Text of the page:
— By Troy Tepp —
What restaurants and retailers can learn from common OSHA violations to protect their employees and business.
Each October, OSHA — the Occupational Safety and Health Administration — releases its annual review of the 10 most frequent violations of the past year. The list provides business owners and managers a reason to slow down and think about the safety of their business — even when the days get too busy.
Rather than fear violations or surprise visits, business leaders should embrace the information as a tool that can help their teams mitigate potential risks that might be hiding in plain sight. After all, a safer business can reduce unexpected costs — a benefit that has become increasingly important as companies manage their workforce and bottom line.
Common OSHA Violations and Safety Risks: Restaurants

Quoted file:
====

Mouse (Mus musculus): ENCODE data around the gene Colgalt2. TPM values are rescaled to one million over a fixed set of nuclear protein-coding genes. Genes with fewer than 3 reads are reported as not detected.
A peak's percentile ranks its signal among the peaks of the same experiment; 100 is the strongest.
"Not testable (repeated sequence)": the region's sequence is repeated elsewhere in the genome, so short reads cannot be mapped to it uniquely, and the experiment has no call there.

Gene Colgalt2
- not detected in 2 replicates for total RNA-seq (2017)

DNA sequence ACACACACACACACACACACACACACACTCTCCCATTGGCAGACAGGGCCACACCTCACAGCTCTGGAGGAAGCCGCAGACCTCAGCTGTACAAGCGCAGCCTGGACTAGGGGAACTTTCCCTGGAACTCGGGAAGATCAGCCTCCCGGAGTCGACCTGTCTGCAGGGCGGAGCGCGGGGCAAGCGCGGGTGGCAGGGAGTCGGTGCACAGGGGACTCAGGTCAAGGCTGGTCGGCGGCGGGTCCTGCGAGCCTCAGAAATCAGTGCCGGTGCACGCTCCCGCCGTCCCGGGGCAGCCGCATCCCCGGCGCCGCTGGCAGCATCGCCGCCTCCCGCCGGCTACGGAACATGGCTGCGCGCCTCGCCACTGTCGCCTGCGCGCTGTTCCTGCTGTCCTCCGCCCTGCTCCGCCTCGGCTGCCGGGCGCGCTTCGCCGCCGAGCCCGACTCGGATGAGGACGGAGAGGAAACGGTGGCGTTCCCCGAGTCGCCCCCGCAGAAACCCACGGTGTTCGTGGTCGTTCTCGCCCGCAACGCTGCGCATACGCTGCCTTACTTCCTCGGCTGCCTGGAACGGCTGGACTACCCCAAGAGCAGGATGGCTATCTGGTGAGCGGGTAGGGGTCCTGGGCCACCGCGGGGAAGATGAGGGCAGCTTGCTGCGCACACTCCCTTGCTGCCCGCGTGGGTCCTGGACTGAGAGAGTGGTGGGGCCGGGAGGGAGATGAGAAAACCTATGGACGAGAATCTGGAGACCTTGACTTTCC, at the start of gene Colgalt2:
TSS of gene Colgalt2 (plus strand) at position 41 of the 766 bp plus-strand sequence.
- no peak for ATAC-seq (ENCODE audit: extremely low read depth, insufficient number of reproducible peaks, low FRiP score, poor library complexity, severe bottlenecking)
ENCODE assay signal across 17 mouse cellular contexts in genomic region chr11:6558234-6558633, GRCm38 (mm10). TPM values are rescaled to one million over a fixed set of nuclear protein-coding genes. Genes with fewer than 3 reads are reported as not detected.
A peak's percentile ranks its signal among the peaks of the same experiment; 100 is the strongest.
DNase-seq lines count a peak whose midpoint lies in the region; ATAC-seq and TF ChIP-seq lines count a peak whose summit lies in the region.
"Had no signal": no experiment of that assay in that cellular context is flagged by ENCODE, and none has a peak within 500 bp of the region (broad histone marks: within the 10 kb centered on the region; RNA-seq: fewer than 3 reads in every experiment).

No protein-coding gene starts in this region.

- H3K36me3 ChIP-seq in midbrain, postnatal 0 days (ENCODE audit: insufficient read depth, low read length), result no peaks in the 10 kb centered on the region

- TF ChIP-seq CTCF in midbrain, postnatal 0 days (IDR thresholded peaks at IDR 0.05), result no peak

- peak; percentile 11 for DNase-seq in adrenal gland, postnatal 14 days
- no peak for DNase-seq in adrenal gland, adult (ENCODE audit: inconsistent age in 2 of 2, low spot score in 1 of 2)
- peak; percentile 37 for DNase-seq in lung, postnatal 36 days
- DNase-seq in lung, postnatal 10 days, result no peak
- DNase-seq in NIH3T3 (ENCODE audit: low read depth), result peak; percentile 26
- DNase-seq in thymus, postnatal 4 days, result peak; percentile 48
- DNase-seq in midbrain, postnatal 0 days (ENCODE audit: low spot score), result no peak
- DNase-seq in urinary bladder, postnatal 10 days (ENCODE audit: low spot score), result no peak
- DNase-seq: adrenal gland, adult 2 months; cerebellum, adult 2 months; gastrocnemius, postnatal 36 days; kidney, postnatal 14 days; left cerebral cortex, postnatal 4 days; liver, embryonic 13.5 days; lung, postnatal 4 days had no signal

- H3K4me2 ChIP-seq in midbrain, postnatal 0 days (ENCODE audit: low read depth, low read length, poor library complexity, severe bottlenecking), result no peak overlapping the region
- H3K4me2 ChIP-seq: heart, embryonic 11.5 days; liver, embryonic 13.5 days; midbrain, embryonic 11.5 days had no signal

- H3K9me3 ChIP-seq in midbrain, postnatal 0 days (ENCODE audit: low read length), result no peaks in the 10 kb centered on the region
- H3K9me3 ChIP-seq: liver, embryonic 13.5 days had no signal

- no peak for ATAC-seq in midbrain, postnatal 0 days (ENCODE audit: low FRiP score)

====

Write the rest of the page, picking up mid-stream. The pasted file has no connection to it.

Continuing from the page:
Slips, Trips & Falls
This category — and the hazards associated with it — cover one of the most common risks to businesses. Slips, trips and falls can happen anywhere and often result in injury. In the restaurant space, injuries can occur from tripping on poorly maintained surfaces, falling while moving products in and out of large coolers, or slipping in water or grease. Restaurant managers and employees should clean spills immediately and place signage in the area after cleaning. Don’t let water or grease collect on floors. It’s also important for every shift to remove clutter from walkways and discuss precautions for accepting and moving deliveries.
Electrical Wiring Methods, Components & Equipment
Many owners and managers who oversee restaurant operations likely entered the industry for their love of hospitality — not electrical work. Managing the electrical systems and equipment in a building shouldn’t be an afterthought though. Faulty wiring, poor maintenance, aging buildings or equipment that has served a few too many meals can lead to an accident or OSHA violation.